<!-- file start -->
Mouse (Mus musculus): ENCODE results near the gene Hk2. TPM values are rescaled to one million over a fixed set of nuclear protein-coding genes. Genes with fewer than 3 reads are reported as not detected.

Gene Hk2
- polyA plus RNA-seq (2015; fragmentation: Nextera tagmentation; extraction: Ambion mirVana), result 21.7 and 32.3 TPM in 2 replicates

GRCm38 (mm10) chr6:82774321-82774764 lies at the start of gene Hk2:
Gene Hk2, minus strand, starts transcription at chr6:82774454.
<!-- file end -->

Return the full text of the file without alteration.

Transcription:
Mouse (Mus musculus): ENCODE results near the gene Hk2. TPM values are rescaled to one million over a fixed set of nuclear protein-coding genes. Genes with fewer than 3 reads are reported as not detected.

Gene Hk2
- polyA plus RNA-seq (2015; fragmentation: Nextera tagmentation; extraction: Ambion mirVana), result 21.7 and 32.3 TPM in 2 replicates

GRCm38 (mm10) chr6:82774321-82774764 lies at the start of gene Hk2:
Gene Hk2, minus strand, starts transcription at chr6:82774454.